7. ^ "CCI Ammunition - View All CCI Loads". www.cci-ammunition.com.
  8. ^ https://www.gunsamerica.com/digest/the-m6-springfield-scout-rifle/ Bring Back The M6 Scout Rifle by JON HODOWAY on MARCH 5, 2016
  9. ^ http://www.oldjimbo.com/survival/v-shrake/m6.html Archived 2021-04-25 at the Wayback Machine The M6 Survival System
  10. ^ "Chiappa Firearms - M6". www.chiappafirearms.com. Archived from the original on 2019-03-11. Retrieved 2018-10-28.
  11. ^ "Ruger 10/22 Magnum Serial Number History". Product History. Sturm, Ruger & Co., Inc. Retrieved 25 March 2013.
  12. ^ "Autoloading Rimfire Rifle - Model 597". Remington Guns. Remington Arms Company, LLC. Archived from the original on 2013-04-02. Retrieved 25 March 2013.
  13. ^ Slowik, Max (18 January 2012). "EAA's Latest Appeal: .22 Long Rifle and .22 Magnum Bullpup Carbines". Blog. Guns.com. Archived from the original on 27 January 2014. Retrieved 25 March 2013.
  14. ^ CTD Mike (8 March 2012). "EAA to Import New .22 Tanfoglio "Appeal" Bullpup Carbine". The Shooters Log. Cheaper Than Dirt. Archived from the original on 10 April 2013. Retrieved 25 March 2013.
  15. ^ "Taurus Revolver Manual" (PDF). Safety and Operation Manual. Taurus International. 25 February 2003. Archived from the original (PDF) on 2013-01-28. Retrieved 25 March 2013.
  16. ^ B. Gil Horman (24 March 2011). "North American Arms Mini Revolvers". American Rifleman. Retrieved 25 March 2013. The .22 Mag. models can be fitted with a second cylinder chambered in .22 Long Rifle, which makes practice and plinking inexpensive indeed.
  17. ^ "Smith & Wesson Air Lite 351PD (.22 Magnum)". Kansas Carry. Custom Digital Services, LLC. 2010. Archived from the original on 2011-03-08. Retrieved 25 March 2013.
  18. ^ NRA Staff (22 April 2011). "Heritage Mfg. Rough Rider Revolvers". American Rifleman. Archived from the original on 2013-04-14. Retrieved 25 March 2013. Chambered in .22 Long Rifle and .22 WMR, Heritage Mfg.'s nine-shot Rough Rider revolvers are now available in blued, black satin, silver satin and color case-hardened-style finishes.
  19. ^ Quinn, Jeff (5 January 2013). "Lightweight, Compact Ruger LCR 22 Magnum Pocket Revolver". GUNBlast.com. Retrieved 25 March 2013. I am glad that Ruger is including the 22 magnum along with the 22 LR, 38 Special Plus P, and 357 magnum chamberings in this handy little revolver.
  20. ^ B. Gil Horman (15 February 2011). "The Kel-Tec PMR-30". American Rifleman. Retrieved 25 March 2013. As a fan of the .22 Mag. cartridge, I am very pleased that Kel-Tec built a lightweight, high-capacity semi-auto that shows off what this neat little cartridge can do.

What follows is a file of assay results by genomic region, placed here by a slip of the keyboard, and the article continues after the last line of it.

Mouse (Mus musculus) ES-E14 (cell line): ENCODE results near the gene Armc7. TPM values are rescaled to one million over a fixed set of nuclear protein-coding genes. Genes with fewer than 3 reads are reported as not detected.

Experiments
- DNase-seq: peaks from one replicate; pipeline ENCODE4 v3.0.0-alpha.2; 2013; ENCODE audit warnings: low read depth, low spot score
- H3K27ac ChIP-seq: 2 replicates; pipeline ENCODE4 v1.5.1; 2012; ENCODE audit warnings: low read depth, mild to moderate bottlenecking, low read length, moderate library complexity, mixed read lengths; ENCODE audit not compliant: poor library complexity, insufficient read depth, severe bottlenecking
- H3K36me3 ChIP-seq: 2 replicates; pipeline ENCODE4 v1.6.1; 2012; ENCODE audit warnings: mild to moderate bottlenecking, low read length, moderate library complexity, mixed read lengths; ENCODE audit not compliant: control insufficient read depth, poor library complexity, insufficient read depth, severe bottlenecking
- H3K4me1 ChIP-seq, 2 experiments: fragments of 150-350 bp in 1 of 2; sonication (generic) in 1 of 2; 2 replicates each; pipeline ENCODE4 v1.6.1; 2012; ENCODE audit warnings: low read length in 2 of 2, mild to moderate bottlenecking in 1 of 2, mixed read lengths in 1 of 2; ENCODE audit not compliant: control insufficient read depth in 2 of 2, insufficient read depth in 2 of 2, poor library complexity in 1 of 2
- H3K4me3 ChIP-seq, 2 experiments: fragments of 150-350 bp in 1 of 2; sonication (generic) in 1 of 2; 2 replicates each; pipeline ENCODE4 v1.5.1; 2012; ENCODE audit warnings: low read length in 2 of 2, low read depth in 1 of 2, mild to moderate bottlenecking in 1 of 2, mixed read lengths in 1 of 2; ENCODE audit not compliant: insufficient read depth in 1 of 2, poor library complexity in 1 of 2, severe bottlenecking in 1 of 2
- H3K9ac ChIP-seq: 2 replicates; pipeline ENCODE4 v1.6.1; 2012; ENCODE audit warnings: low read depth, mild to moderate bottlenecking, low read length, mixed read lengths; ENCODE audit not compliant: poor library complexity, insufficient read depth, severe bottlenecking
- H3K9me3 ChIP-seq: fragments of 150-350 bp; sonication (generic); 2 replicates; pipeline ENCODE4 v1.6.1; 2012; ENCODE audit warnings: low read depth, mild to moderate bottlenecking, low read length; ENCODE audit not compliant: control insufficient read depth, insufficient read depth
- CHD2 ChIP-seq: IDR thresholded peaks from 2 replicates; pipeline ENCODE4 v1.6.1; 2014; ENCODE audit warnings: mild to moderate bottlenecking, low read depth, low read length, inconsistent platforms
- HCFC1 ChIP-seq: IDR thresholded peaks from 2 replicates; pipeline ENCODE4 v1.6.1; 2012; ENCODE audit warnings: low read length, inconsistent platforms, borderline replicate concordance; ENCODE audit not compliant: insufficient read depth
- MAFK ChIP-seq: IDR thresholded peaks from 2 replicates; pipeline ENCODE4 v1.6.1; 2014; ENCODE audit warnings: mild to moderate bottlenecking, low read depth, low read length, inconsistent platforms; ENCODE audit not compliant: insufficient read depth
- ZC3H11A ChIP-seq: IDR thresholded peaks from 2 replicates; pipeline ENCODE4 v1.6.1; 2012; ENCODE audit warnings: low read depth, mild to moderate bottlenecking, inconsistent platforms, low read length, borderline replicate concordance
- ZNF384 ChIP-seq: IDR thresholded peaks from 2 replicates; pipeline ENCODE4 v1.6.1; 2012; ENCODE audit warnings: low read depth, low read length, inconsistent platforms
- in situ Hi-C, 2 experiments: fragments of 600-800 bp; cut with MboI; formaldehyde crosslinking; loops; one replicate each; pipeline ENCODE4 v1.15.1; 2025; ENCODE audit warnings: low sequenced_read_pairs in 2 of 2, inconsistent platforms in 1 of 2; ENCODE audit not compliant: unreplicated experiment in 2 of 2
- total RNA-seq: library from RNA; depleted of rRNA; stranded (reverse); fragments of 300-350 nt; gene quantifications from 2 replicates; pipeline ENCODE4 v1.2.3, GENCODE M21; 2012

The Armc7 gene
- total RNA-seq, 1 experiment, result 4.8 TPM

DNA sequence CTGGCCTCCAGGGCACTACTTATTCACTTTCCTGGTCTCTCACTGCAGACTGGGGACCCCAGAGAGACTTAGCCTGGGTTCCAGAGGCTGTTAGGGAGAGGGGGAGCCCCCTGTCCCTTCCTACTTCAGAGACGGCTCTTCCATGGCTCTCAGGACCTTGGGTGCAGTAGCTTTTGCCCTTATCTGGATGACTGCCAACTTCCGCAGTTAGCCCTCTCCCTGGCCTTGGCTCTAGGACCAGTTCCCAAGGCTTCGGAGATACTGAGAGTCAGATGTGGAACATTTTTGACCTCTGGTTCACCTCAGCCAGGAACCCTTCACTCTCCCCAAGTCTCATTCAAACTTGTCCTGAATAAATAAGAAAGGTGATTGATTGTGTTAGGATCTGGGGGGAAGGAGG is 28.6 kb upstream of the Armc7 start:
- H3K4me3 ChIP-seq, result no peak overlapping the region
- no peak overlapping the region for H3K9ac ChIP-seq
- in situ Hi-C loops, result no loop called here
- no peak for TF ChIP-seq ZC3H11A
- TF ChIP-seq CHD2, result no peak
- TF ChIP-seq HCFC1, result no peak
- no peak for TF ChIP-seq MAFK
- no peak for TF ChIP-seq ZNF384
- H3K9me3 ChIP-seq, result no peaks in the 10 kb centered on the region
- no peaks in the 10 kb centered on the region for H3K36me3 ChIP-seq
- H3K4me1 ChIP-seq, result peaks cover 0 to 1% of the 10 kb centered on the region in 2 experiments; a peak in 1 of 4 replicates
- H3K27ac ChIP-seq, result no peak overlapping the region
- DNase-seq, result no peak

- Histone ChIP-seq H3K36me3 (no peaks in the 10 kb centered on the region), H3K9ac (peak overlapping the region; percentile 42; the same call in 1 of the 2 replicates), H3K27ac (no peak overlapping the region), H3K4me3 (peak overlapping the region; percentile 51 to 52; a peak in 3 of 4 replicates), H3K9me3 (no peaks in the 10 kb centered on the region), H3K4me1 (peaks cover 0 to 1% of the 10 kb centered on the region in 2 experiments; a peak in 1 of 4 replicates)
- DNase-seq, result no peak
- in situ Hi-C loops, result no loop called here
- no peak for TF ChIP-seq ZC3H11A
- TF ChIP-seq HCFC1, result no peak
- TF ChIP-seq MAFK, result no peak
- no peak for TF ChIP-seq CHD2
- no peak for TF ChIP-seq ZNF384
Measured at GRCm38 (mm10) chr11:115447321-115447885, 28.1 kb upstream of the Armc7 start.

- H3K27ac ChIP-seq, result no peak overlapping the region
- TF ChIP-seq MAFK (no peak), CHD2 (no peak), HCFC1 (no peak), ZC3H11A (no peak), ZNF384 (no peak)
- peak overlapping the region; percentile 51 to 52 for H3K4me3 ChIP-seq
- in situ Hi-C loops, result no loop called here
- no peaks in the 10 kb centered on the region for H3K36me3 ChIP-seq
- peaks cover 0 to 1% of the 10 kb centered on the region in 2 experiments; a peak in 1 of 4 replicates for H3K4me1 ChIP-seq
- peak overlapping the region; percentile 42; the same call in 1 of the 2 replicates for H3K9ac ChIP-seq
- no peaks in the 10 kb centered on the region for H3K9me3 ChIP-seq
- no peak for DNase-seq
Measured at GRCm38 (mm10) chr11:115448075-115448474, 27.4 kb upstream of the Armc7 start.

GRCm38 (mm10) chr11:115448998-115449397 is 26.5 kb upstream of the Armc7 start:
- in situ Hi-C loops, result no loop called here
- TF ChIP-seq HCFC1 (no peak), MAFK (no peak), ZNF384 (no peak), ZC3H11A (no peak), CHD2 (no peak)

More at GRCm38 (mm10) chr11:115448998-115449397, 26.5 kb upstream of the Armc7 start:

21. ^ Eger, Chris (7 March 2013). "The Grendel Pistols: The forgotten polymers (and the birth of Kel-tec)". Guns.com. Archived from the original on 24 March 2013. Retrieved 25 March 2013. With the use of polymers, the weight of this target pistol was kept down to 26 ounces when loaded with an impressive array of 30-rounds of rimfire magnums.
  22. ^ Kelly, Paco (9 August 2006). "Still Holding On: AMT's AutoMag II .22 Magnum Rimfire Auto". GUNBlast.com. Retrieved 25 March 2013. It wasn't very long ago that some very well-designed little .22 Magnum handguns were available from AMT (Arcadia Machine & Tool) of Irwindale, CA.
  23. ^ Quinn, Jeff (27 November 2006). "High Standard Brings Back the AMT Automag II .22 Magnum Pistol". GUNBlast.com. Retrieved 25 March 2013. After being out of production for several years, High Standard Manufacturing is now producing the Automag II pistol that was previously produced by AMT in Irwindale, California and Galena Industries in Sturgis, South Dakota.
  24. ^ "AMT AutoMag". Archived from the original on June 16, 2009.
  25. ^ a b Lermayer, Ralph M. (July 2010). "Evolution of the .22". GunHunter Magazine. Buckmasters Ltd. Retrieved 17 September 2016. ... take a .22 rimfire smoothbore (like the Mossberg or Marlin's Garden gun), and patterns will be surprisingly good out to 15 yards.
  26. ^ "Marlin's .22 Mag Garden Gun". Fieldandstream.com. Field & Stream. December 1999. Retrieved 17 September 2016. A gopher-getter? Get serious.
  27. ^ Rees, Clair (March 2000). "Marlin's 'Garden Gun' - Model 25MG". Guns Magazine. Archived from the original on November 7, 2015. Retrieved 17 September 2016. Alt URL
  28. ^ Eger, Christopher (28 July 2013). "Marlin 25MG Garden Gun". Marlin Firearms Forum. Outdoor Hub LLC. Archived from the original on 2016-09-18. Retrieved 17 September 2016.
  29. ^ a b c Barnes 1972, p.275, ".22 Winchester Rimfire (WRF)"
  30. ^ Sparano, Vin (2000). The Complete Outdoors Encyclopedia. New York: St. Martin's Press. ISBN 978-0-312-26722-3.
  31. ^ "Remington Magnum Rimfire: 22 Win Mag PR22M1 33-grain AccuTip-V". Remington Arms Company, Inc. Archived from the original on 2008-05-30. Retrieved 2008-06-17.
  32. ^ "CCI: Varmint 0073 22 Magnum RF V-MAX 30-grain poly-tip". CCI. Archived from the original on 16 May 2008. Retrieved 2008-06-17.
  33. ^ "Hornady: 22 WMR 30-grain V-MAX". Hornady Manufacturing, Inc. Archived from the original on 2009-02-10. Retrieved 2008-06-17.

Further reading[edit]

  • Barnes, Frank C., ed. by John T. Amber. ".22 Winchester Magnum Rimfire", in Cartridges of the World, pp. 275. Northfield, IL: DBI Books, 1972. ISBN 978-0-695-80326-1.
  • Cartridges of the World 11th Edition, Book by Frank C. Barnes, Edited by Stan Skinner, Gun Digest Books, 2006, ISBN 978-0-89689-297-2 p. 479

External links[edit]